Chinese Private Security Firms Go Overseas: “Crossing the River by Feeling the Stones”

Africa Monitor

Karthie Lee | September 8, 2014

Chinese Private Security Firms Go Overseas: “Crossing the River by Feeling the Stones”

Against the backdrop of heightened risks from kidnapping, piracy, insurgent attacks, banditry, and other threats, the security business in Africa is booming. Predominantly ex-servicemen of U.S., European, and Israeli descent lead more than 80% of these security firms. As the market opens up, and more and more Chinese SOEs see the need for protection, it seems Chinese contractors are also increasingly aiming to expand overseas.

Chinese privately-owned security companies, both at home and abroad, were only made legal under Chinese law in 2010. Security firms founded by retired PLA veterans that have some success inside China have also sought to capitalize on overseas demand. A dozen of them are now testing the water in Africa and the Middle East. Dewei Security Group Ltd, a newcomer in the African security industry, advises Chinese Road and Bridge Corporation, one of the largest road builders in Kenya. The latter will soon begin its railway project that links Nairobi to Mombasa, a coastal city infiltrated by al-Shabaab and violent political separatists.China Kingdom International protected a Chinese state construction firm in Libya in 2011 and 2013, and sent 19 of its bodyguards to Libya last November to help secure a construction site and ensure the safety of staff. They all safely returned in June 2014. Genghis Security Advisory told Xinhua News it would send 400 trained security personnel to guard Chinese companies overseas, including some in Algeria. Shandong Huawei Security Groupsays it has hired about 100 guards for overseas jobs, working mainly in Iraq. Special Fighters Security Service Group established an office in Afghanistan, and is looking to penetrate South Africa, where there have been multiple incidents of armed robbery against Chinese. These emerging Chinese security firms are now offering to provide personal bodyguards, guard oil and construction facilities, manage locally hired security staff, and protect ships from pirates in the Gulf of Aden.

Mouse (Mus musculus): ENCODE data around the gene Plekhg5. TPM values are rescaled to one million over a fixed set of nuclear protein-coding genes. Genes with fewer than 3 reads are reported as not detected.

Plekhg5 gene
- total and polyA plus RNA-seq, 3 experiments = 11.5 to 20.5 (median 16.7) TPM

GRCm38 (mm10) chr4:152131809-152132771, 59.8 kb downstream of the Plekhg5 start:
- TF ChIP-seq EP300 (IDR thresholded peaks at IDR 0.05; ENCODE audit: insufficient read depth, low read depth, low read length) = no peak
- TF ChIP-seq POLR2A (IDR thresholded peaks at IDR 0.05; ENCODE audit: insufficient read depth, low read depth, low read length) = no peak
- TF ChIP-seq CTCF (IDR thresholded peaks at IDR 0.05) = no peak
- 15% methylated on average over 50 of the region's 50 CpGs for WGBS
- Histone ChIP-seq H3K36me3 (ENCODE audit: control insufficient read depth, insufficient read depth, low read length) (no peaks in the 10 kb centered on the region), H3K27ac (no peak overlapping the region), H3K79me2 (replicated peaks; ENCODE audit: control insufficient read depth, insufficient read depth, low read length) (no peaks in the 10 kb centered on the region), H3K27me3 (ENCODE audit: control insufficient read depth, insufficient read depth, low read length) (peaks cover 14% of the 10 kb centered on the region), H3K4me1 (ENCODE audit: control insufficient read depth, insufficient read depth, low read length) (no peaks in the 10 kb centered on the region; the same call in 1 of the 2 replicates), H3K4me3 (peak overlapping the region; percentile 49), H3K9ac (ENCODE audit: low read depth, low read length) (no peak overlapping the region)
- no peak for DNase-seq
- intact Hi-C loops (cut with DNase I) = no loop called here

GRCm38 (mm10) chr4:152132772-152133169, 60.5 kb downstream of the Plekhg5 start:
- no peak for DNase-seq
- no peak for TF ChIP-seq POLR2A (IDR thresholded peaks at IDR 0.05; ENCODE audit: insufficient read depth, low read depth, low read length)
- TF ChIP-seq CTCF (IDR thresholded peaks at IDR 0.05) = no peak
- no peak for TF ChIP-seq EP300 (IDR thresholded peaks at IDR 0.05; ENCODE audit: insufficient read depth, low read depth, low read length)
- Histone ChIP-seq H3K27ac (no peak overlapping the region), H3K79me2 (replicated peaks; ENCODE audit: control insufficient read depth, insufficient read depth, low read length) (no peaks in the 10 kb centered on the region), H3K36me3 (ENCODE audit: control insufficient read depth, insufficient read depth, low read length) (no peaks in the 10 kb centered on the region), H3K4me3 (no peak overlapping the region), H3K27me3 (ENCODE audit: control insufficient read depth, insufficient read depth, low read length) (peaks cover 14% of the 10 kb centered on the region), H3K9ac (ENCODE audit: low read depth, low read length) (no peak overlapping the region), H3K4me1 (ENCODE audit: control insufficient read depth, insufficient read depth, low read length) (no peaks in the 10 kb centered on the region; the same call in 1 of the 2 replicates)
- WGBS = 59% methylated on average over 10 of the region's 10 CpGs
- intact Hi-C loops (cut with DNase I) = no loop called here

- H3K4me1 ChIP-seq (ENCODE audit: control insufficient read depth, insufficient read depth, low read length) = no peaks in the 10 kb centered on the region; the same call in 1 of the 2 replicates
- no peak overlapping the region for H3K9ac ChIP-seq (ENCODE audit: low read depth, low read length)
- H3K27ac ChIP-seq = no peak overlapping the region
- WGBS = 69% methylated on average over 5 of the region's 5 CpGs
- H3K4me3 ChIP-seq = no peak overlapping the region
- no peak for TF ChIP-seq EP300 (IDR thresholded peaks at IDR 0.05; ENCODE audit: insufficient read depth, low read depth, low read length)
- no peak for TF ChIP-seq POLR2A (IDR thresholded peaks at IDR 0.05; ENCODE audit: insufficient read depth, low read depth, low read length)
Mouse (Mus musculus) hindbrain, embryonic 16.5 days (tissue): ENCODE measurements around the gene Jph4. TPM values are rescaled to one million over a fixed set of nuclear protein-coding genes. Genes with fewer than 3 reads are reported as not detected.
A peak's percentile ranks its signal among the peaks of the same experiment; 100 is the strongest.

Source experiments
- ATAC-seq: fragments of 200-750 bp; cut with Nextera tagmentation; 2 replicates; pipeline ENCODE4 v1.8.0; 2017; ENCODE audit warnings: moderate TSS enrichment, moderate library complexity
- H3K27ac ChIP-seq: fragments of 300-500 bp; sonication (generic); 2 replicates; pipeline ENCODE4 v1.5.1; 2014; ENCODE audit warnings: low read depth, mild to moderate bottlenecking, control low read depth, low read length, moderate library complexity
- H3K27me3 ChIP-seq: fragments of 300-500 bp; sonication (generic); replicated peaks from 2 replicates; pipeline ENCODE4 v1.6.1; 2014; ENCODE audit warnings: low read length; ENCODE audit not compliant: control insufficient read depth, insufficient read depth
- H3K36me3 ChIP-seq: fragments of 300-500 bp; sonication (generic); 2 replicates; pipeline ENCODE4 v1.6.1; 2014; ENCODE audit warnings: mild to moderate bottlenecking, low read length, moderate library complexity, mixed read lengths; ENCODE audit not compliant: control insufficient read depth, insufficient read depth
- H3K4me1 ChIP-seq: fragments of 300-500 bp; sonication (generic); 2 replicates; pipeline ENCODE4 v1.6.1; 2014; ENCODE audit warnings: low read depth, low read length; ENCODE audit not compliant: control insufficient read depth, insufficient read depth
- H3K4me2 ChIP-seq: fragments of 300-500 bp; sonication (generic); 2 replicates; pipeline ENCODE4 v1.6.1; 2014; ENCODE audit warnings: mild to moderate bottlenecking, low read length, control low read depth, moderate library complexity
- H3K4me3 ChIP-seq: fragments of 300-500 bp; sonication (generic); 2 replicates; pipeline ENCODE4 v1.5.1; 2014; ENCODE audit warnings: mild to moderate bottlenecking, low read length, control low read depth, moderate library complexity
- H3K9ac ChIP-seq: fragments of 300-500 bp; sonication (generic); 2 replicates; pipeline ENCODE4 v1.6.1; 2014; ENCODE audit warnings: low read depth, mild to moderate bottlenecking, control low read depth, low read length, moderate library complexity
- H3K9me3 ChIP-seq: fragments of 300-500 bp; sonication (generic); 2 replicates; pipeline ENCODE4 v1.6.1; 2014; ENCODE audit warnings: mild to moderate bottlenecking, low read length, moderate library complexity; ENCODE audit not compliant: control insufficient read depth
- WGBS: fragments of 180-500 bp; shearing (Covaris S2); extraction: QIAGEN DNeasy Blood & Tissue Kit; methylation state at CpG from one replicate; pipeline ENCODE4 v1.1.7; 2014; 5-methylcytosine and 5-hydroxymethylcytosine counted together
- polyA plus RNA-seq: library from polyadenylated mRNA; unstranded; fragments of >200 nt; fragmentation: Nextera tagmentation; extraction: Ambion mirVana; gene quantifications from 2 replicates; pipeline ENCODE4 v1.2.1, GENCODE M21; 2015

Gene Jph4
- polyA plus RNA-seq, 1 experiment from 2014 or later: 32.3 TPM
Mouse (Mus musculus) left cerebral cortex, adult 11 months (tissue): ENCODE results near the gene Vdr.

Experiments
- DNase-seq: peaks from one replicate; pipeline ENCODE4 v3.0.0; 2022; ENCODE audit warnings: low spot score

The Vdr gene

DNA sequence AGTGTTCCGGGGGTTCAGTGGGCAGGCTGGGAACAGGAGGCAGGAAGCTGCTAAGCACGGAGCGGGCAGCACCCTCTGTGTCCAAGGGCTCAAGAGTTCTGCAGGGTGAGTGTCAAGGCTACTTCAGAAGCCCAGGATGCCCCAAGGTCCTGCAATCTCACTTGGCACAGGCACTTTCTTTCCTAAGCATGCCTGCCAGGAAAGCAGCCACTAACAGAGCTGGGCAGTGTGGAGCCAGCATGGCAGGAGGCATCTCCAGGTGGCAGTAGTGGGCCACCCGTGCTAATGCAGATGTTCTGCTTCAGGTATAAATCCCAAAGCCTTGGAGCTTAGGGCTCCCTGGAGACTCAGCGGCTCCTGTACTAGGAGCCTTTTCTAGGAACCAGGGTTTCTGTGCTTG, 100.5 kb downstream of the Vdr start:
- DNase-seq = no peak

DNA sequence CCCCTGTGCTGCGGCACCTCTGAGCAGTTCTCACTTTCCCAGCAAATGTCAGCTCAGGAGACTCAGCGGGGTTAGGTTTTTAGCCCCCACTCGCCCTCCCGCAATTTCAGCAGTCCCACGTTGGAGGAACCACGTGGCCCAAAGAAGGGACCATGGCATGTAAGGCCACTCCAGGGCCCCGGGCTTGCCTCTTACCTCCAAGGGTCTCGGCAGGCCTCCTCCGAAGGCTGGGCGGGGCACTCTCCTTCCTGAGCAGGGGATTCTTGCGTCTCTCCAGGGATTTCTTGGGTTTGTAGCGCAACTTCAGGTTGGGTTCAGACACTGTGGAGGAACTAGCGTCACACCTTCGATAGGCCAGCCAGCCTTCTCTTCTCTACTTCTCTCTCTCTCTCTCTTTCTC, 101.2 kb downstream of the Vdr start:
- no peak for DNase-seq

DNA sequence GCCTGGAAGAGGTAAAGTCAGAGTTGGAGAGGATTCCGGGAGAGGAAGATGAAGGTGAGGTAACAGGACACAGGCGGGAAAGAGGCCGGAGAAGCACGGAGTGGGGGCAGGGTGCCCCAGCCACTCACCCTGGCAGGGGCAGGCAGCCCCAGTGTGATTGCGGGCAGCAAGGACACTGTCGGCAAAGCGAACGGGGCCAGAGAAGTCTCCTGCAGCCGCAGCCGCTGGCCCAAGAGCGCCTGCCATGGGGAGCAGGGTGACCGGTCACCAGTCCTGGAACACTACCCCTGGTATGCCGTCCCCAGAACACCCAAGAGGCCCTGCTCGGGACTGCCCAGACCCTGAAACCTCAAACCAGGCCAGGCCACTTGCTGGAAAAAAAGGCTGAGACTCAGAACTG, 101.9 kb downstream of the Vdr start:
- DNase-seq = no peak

It is not easy to penetrate the increasingly competitive security market. In Kenya, for example, between 2,000 and 4,000 private security firms employ more than 300,000 security guards. So why might a Chinese company consider hiring a newcomer rather than another established security provider?

Distrust towards local guards gives Chinese security firms a market niche. One Chinese engineer at a Chinese SOE operating in East Africa complained that local guards often cooperate with gangs from outside to steal from the Chinese construction site. “Sometimes the poorly equipped security guards even fail to protect themselves,” the engineer said, “one of my guards was killed in early August, possibly due to political rivalry”. The increasing incidents of kidnapping have further proven local security forces to be inefficient.  “Local forces can often be unreliable and may be influenced by complicated local and tribal politics. A mandarin-speaking security team with similar culture might be more trustworthy and easier for communication, especially in case of emergency,” he said.